The everyday as the fetish-worthy. It’s a provocative notion, the fact someone may get off on the sight of dusters or J-cloths – although, given how eroticised the visual of the ‘French maid’ has become, perhaps it shouldn’t be that surprising. That was the big idea behind Christopher Kane’s Spring/Summer 2018 collection; making the ordinary look extraordinary, the banal seem suddenly perverse. The clean look dirty.
The collection’s muse was Cynthia Payne, one of those well-known (and, this time, aptly named) figures from little British tabloid annals otherwise seldom recognised across the world. Payne was busted in 1978 for running a brothel from her home in suburban Streatham, south London, colloquially dubbed the ‘House of Cyn’. Payne threw ‘kinky parties for kinky people’ – and the presumed collision of placid domesticity and sexual deviance at these events inspired Kane to combine similar themes in his collection.
Payne was, perhaps, a get-out clause – a simple explanation for a complex collection, one cleaving close to Kane’s self-declared interest in combining the exquisite with the bad-taste, the ‘dodgy’. Sexual dirtiness here replaced cultural dirtiness – at least, in theory. I’m not sure anyone’s getting off on a pair of Crocs, a Christopher Kane house signature of questionable taste but absolute hilarity that I’d be wont to say summarised his entire approach to fashion, if I didn’t hate them so damn much. But Kane has never been afraid of polarising observers, giving us aesthetic pleasure and pain in the same ensemble. So maybe he’d quite like that. I didn’t hate this Kane show – I loved it. I got off on it, in fact.
The whole collection revelled in the tension between different landscapes of experience through dress, toying with shifting our perceptions of the same garments. The trappings of the sexual romper-room are generally far away from what we’d assent to wear everyday – here, they cross-bred with girly dresses and coats. There was plenty of latex in Kane’s show, and lace, and scratchy Brillo pad lurex. The latter looked more clean than dirty (unless you have a fetish for fluff), but the former two options could have been pulled from the thralls of domestic bliss or sexual ecstasy – lace knickers or lace curtains? Latex for washing up or stripping down? One model wore an elbow-length pair of gloves in black patent – they could have been marigolds, or BDSM gear. Was she a good girl, or a bad one? Or both at the same time – a chef in the kitchen, a whore in the bedroom, to borrow Jerry Hall’s phrase? Although, judging by the fact that her negligées and stilettos had cross-bred with her scrubbing sponges and dishcloths, it looked like she’d taken a wrong turn.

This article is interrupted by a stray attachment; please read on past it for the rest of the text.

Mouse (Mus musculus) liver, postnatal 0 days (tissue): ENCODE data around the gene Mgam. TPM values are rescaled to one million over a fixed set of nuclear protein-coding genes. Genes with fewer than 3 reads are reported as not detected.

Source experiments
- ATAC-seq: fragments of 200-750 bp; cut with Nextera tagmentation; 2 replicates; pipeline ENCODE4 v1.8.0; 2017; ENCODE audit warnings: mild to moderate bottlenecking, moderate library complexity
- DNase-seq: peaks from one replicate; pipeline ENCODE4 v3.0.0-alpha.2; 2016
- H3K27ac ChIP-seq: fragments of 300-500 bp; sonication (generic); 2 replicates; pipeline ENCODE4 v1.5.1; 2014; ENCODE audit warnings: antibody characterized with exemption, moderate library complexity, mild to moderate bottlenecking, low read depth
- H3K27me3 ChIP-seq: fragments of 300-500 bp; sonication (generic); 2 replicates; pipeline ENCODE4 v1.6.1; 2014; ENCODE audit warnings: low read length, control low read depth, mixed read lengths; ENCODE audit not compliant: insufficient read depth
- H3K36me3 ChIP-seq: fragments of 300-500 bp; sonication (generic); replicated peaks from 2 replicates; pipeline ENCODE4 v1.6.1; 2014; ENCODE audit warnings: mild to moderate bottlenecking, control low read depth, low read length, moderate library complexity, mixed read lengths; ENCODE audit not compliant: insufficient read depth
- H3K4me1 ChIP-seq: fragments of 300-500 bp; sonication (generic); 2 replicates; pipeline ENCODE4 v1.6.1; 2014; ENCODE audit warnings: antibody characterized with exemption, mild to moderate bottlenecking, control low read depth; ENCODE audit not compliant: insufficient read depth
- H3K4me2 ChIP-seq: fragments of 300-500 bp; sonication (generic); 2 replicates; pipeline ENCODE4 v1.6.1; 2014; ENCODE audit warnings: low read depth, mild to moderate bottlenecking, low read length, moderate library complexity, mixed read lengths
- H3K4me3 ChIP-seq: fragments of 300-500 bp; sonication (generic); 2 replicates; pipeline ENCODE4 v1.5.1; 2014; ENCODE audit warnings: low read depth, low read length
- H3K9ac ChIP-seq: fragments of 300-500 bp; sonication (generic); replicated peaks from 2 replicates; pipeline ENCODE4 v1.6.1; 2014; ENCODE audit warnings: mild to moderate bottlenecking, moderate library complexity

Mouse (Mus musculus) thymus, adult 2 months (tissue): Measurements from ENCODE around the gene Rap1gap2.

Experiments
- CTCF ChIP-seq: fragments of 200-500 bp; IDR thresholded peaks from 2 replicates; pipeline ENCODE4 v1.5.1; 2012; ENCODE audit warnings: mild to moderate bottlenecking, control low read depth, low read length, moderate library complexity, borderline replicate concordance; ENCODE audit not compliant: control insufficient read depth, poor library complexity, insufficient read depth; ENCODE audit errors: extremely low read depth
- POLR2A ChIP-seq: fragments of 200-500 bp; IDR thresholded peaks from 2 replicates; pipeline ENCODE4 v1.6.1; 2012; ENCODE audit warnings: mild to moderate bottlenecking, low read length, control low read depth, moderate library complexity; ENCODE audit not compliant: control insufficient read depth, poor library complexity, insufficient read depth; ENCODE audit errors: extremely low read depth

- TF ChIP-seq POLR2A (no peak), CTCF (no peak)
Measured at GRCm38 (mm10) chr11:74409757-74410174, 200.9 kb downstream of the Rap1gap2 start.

Backstage, after the show, Christopher Kane and his sister, Tammy, seemed exhilarated but exhausted. Tammy was multiple months pregnant – “ready to drop any minute!” she laughed. They work in tandem – this collection was, apparently, pulled together in four weeks, every piece made in-house in their studio in Dalston, said Ms Kane.
“I love it,” said Mr Kane, bluntly, backstage, a bunch of pins still dangling from his blue cotton shirt. “If I didn’t think it was good, I’d be crying in a corner somewhere.” All pleasure, no pain.